MANILA, Philippines (UPDATED) – It had slipped out of Philippine President Rodrigo Duterte's mind that he ordered a stop to all talks on grants and loans from 18 countries that backed a United Nations Human Rights Council (UNHRC) probe on his controversial drug war.
This was how Presidential Spokesman Salvador Panelo explained why he initially denied Duterte ever ordered the issuance of a Malacañang memorandum on these countries. The document was posted on the Bureau of Corrections (BOC) website.
"I asked him about it, he said, ‘I did call at the height of the Iceland resolution.’ But somehow, because of work probably, when I asked him about it, he momentarily forgot it," said Panelo on Monday, September 23, in an ANC interview.
"When I showed him the memo, when I asked him again, he remembered that there was such a memo," said Panelo later on Monday during a press briefing.
When asked by ANC anchor Christian Esguerra if it was surprising that Duterte would forget something as important as the memorandum, Panelo said, "No, you are making a lot of fuzz about this."
This is the analysis piece about other times Duterte got mixed up on important, far-reaching orders and decisions.
What loans, grants are affected? Panelo sought to downplay the impact of the memorandum.
"It will not dramatically, even slightly, I think, impact on our ecnomy," Panelo told reporters.
Because the memorandum only covers loans and grants being negotiated, the already signed loans and grants being implemented will still push through, he said.
The only pending assistance affected by the order is a 21-million-euro loan from the United Kingdom related to the Build, Build, Build infrastructure project of the Duterte administration.
"Out of the 18 countries involved, according to Secretary Dominguez, only UK has an offer of 21 million euros as loan with respect to Build Build Build project," said Panelo in the press conference.
The spokesman said he was given assurances by Dominguez that other financial institutions and entities, possibly including other states, could provide the 21-million-euro loan offered by the UK.
But Dominguez's statement, read out by Panelo, mentioned prospective assistance from Spain, France, and Germany as those being affected by the Palace order. It made no mention of any UK assistance.
Read out as "total pipeline [projects] which will be affected" by Panelo, the projects are:
France and Germany were not among the 18 who voted in favor of the Iceland-proposed resolution. However, they were among the 27 countries that supported it.
"I was made to understand that France and Germany were among those that sponsored the resolution," Dominguez told Rappler when asked to explain why he included those two countries in his tally of affected pending loans and grants.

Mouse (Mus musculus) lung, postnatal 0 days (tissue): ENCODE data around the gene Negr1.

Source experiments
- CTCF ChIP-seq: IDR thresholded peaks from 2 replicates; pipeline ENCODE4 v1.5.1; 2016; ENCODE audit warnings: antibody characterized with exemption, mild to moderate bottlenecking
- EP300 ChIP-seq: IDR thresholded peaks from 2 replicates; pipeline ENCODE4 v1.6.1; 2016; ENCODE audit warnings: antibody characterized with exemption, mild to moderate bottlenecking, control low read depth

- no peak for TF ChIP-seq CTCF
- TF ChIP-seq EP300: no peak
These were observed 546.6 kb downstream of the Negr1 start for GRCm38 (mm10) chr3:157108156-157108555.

The Palace memorandum covers future grants and loans from countries that "co-sponsored" the resolution.
Yet Panelo, in the briefing, said the France loan would push through since it was not among the countries that voted for the resolution.
"Eh di tuloy 'yung sa France. 'Yun lang bumoto," said Panelo. (Then the French one will continue. It covers only those who voted.)
Despite assurances from Dominguez and Panelo, it is difficult to quantify the amounts of loans and grants the 18 countries may have offered to the Philippines if the memo was not issued.
This is because the memo covers an indefinite time period. It will remain in effect "pending the assessment of [the Philippines'] relations with these countries" and "until lifted" by Malacañang.
'Not knee-jerk'? Panelo denied Duterte's memo was merely a "knee-jerk" response, or a response made, not based on thorough analysis of the situation, but on the President's emotions about the UNHRC resolution.
"It's not knee-jerk. They are the ones making a knee-jerk reaction, not based on facts and figures," he said in Filipino.
He had earlier said Duterte ordered the memo's issuance "at the height of that Iceland resolution."
Iceland was the country that filed the resolution last July which was eventually adopted by the UNHRC as a whole when 18 countries voted in favor of it. Fourteen countries had opposed the resolution while 15 abstained.
At the time, Duterte publicly mocked Iceland and threatened to cut ties with it.
The UNHRC resolution calls on the Duterte government to address accusations of human rights violations in its conduct of its anti-drug operations. It also calls on its chief, Michelle Bachelet, to write a comprehensive report on the Duterte anti-drugs campaign.
Pia Ranada covers the Office of the President and Bangsamoro regional issues for Rappler. While helping out with desk duties, she also watches the environment sector and the local government of Quezon City. For tips or story suggestions, you can reach her at firstname.lastname@example.org.